Sportrock staff witnessed the fall, immediately responded to the scene, followed first aid and emergency response protocols, and called 911. We have taken statements from all parties involved in the incident, as well as from staff and bystanders who witnessed the incident, all of which were in agreement on the facts of the matter, as conveyed in the paragraph above.  Subsequent inspection of all ropes, harnesses, carabiners, belay devices, and other equipment involved in the incident shows that all equipment functioned properly, and there were no breakages or equipment failures. Unfortunately, we must conclude that the incident was the result of belayer error, something that can happen even with the most experienced and highly trained climbers. Our sympathies go out to the injured climber, and we wish him a speedy recovery.

We have thoroughly reviewed the incident, both to ensure that all Sportrock policies and industry standards were followed, and so that we may all learn from it to better prevent further incidents. We have also undertaken a review of our policies and practices to ensure that they continue to exceed industry standards and best practices. Climbing is inherently dangerous, and we encourage anyone interested in the sport to seek qualified instruction.

Sportrock considers safety and education to be absolutely central to our mission. We are a member of the Climbing Wall Association (CWA), and exceed standards set by the industry and the organization. We were one of the first-round gyms to participate in the Universal Belay Standard (UBS) program developed by the American Alpine Club, the first national program designed to standardize and elevate the standard for belaying in the US. Our curriculum and testing criteria are stricter than, and exceed the standards of, the UBS program, and all belay instructors at Sportrock Alexandria are trained in the UBS standard, as well as our own internal standards and requirements.  We consistently fail belayers from other gyms who are unable to pass our belay tests. On the educational side of things, I am a American Mountain Guides Association certified Rock Instructor and Single Pitch Program Provider, among most highly-qualified Climbing Instructors in the region, and I personally train every instructor before they can teach belaying at Sportrock Alexandria.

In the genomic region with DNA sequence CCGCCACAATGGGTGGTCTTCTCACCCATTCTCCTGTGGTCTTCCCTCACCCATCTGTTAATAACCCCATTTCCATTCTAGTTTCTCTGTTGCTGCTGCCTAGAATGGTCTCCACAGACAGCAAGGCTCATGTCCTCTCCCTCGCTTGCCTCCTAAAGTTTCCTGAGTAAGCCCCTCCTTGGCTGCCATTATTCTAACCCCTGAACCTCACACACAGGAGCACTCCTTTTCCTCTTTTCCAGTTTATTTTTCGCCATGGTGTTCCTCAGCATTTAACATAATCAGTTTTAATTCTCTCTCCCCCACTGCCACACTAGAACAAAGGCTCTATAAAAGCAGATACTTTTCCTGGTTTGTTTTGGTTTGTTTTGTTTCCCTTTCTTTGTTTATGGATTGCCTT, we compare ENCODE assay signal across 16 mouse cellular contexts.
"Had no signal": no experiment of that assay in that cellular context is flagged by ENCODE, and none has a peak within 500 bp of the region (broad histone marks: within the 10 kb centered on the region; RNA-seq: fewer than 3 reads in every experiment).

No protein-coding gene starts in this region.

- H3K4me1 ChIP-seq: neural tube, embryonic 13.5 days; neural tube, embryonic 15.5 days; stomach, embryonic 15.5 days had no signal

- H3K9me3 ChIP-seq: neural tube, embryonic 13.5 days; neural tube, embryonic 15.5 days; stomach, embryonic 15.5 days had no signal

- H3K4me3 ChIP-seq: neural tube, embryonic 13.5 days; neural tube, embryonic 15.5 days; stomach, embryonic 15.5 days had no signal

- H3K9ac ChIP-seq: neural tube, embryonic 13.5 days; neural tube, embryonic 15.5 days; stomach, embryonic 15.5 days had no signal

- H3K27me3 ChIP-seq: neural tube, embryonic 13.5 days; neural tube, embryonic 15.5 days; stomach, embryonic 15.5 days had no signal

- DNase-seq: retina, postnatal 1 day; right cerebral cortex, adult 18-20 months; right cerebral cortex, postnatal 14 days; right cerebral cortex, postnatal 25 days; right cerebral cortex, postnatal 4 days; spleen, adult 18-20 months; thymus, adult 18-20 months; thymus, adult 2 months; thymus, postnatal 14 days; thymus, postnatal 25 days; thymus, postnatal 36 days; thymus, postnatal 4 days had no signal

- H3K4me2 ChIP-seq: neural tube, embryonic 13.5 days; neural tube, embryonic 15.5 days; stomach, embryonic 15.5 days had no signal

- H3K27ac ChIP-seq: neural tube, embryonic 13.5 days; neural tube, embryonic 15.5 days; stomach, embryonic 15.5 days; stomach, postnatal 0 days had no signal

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A new restaurant could be coming to the west end of Carlyle

Developers are looking for  anew restaurant to fill between 1,708-9,600 rentable square feet of space in the new Shops at Carlyle Tower development along Eisenhower.

A flyer put out by the developer noted that the site could also feature outdoor seating near the busy intersection.

The corner is a prime location, located at the corner of Eisenhower Avenue and Stovall Street off the exit to I-495. The location is also directly across from the Eisenhower Metro Station — a claim that could be less prestigious if Metro plans to move forward with closing the station. The corner is also close to the National Science Foundation and the Patent and Trademark Office a little further down Eisenhower Avenue.

The corner is planned as a new Shops at Carlyle Tower rebranding of what locals know as the Hoffman Town Center. The planned restaurant is neighbored by Starbucks and a recently sold Cold Stone Creamery.

Rendering via Carlyle Tower.

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Big changes are coming to the Eisenhower corridor, with two new developments approved at the City Council meeting last Saturday that put some of the final puzzle pieces together.

One of the more visible changes will be the approved development of Block P in Carlyle — referred to by staff as the last block in Carlyle. The project was originally approved in 2007 as a pair of office towers, but the project was recently redesigned with the northern tower becoming a hotel while the southern tower would be residential.

Changes included a slight increase in height to the project and an increase to the total square footage permitted for Block P.

The proposal was unanimously approved and praised as locationally appropriate for the growing Carlyle neighborhood.

“This is a really tall building, which is what we always envisioned for Eisenhower Avenue,” said Councilwoman Del Pepper. “We do not want buildings of this size in historic Alexandria or some other places, but here in Eisenhower Valley it’s most important. I always like to think about people who are driving east or west on the highway there that they are looking over that will see that Alexandria is on the move… that we’re happening.”

The City Council also approved a new addition to the Victory Center lot — the first of several changes ahead for the large lot. The new building will be a one-story retail development in the southwest corner of the lot. The location would include outdoor seating and a drive-thru window.

The proposal was unanimously approved with little discussion.

Images via City of Alexandria